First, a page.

What does a buffer do in chemistry?
A buffer maintain constant the pH.
As a noun, "buffer" in chemistry means a mixture of at least two materials that resists changes in pH value when small amounts of acid or base are added to the mixture. As a verb, "buffer" in chemistry means to add at least one substance to a substance or mixture that is not originally a buffer that will cause the mixture formed by the addition to become a buffer in the noun sense.
I think you mean electrphoresis buffer ( anyway the principle is the same for all sloutions,, simply it is chemistry ) if so , you'll need to take about 25 ml from your 40X buffer and complete them till 1000 ml with distilled water. The calculation can be done as the following N * V = N' * V' so 40X * Z = 1X * 1000 Z is the amount of 40X buffer needed…
The buffer capacity increases as the concentration of the buffer solution increases and is a maximum when the pH is equal to the same value as the pKa of the weak acid in the buffer. A buffer solution is a good buffer in the pH range that is + or - 1 pH unit of the pKa. Beyond that, buffering capacity is minimal.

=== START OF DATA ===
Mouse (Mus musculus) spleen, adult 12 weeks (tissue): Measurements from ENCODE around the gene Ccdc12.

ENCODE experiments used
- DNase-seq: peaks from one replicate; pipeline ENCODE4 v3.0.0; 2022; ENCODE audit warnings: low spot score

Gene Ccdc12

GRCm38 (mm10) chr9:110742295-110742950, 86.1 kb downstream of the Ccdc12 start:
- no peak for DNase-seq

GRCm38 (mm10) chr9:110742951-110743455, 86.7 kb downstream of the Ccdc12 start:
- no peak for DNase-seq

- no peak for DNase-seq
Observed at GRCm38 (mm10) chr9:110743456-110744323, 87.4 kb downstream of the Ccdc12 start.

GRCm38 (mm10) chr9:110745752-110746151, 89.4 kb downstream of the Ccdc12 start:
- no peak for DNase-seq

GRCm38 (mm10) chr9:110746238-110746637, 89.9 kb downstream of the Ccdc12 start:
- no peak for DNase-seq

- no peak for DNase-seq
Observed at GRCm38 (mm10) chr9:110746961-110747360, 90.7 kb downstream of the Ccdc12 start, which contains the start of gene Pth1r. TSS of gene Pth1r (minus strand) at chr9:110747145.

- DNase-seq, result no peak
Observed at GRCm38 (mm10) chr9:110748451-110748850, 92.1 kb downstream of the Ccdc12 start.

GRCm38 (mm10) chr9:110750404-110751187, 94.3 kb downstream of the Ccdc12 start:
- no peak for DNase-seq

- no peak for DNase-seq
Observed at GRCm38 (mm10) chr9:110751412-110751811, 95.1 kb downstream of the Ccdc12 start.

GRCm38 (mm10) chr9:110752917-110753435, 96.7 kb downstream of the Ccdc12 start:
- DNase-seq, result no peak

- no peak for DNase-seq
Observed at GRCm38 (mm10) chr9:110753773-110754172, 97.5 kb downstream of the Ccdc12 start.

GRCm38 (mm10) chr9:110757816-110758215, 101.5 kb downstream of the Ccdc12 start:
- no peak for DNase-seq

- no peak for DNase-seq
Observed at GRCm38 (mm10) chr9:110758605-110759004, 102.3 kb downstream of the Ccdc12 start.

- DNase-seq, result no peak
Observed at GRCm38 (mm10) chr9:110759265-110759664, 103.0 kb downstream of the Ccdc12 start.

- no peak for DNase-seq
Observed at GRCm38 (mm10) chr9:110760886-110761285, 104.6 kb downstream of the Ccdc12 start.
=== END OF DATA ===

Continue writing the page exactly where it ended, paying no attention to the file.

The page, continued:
it is defined the capability of a buffer to resist the change of pH.it can be measured quantity that how much extra acid or base , the solution can absorb before the buffer is essentially destroyed. buffer capacity of a buffer solution is determined by the sizes of actual molarities . so , a chemist must decide before making the buffer solution.
Buffer is a combination of acid/base and its salt, bicarbonate is an acid buffer which means H2CO3 and Na or K bicarbonate together act as a buffer. When you add acid proton(H+) is taken by the bicarbonate ion and if you add base OH- ion is taken by the Na or k in the buffer, in that way buffer acts.